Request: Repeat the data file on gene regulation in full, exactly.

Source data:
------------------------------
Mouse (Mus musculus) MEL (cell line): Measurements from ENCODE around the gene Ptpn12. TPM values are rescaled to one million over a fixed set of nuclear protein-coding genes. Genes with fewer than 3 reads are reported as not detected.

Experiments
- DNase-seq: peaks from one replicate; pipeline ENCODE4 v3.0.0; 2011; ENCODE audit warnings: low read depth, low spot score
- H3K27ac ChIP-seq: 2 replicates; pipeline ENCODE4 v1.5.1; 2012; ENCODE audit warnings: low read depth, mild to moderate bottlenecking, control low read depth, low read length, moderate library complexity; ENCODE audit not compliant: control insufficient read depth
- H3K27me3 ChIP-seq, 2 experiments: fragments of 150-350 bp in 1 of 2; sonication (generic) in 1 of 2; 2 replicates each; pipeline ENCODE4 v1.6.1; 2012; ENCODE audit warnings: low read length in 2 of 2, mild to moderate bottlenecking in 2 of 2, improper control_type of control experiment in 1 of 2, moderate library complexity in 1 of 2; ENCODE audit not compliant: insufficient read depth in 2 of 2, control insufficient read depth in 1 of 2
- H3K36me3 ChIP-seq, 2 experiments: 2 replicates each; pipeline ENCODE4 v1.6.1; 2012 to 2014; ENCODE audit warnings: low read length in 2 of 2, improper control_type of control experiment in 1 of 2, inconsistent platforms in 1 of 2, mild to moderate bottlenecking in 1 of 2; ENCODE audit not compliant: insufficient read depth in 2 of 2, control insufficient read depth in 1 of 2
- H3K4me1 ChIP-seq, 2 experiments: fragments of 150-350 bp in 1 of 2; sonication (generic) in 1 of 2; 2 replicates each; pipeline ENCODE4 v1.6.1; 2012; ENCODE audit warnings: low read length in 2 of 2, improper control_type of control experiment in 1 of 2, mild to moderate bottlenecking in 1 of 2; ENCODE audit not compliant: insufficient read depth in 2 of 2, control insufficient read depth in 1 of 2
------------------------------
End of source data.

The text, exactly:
Mouse (Mus musculus) MEL (cell line): Measurements from ENCODE around the gene Ptpn12. TPM values are rescaled to one million over a fixed set of nuclear protein-coding genes. Genes with fewer than 3 reads are reported as not detected.

Experiments
- DNase-seq: peaks from one replicate; pipeline ENCODE4 v3.0.0; 2011; ENCODE audit warnings: low read depth, low spot score
- H3K27ac ChIP-seq: 2 replicates; pipeline ENCODE4 v1.5.1; 2012; ENCODE audit warnings: low read depth, mild to moderate bottlenecking, control low read depth, low read length, moderate library complexity; ENCODE audit not compliant: control insufficient read depth
- H3K27me3 ChIP-seq, 2 experiments: fragments of 150-350 bp in 1 of 2; sonication (generic) in 1 of 2; 2 replicates each; pipeline ENCODE4 v1.6.1; 2012; ENCODE audit warnings: low read length in 2 of 2, mild to moderate bottlenecking in 2 of 2, improper control_type of control experiment in 1 of 2, moderate library complexity in 1 of 2; ENCODE audit not compliant: insufficient read depth in 2 of 2, control insufficient read depth in 1 of 2
- H3K36me3 ChIP-seq, 2 experiments: 2 replicates each; pipeline ENCODE4 v1.6.1; 2012 to 2014; ENCODE audit warnings: low read length in 2 of 2, improper control_type of control experiment in 1 of 2, inconsistent platforms in 1 of 2, mild to moderate bottlenecking in 1 of 2; ENCODE audit not compliant: insufficient read depth in 2 of 2, control insufficient read depth in 1 of 2
- H3K4me1 ChIP-seq, 2 experiments: fragments of 150-350 bp in 1 of 2; sonication (generic) in 1 of 2; 2 replicates each; pipeline ENCODE4 v1.6.1; 2012; ENCODE audit warnings: low read length in 2 of 2, improper control_type of control experiment in 1 of 2, mild to moderate bottlenecking in 1 of 2; ENCODE audit not compliant: insufficient read depth in 2 of 2, control insufficient read depth in 1 of 2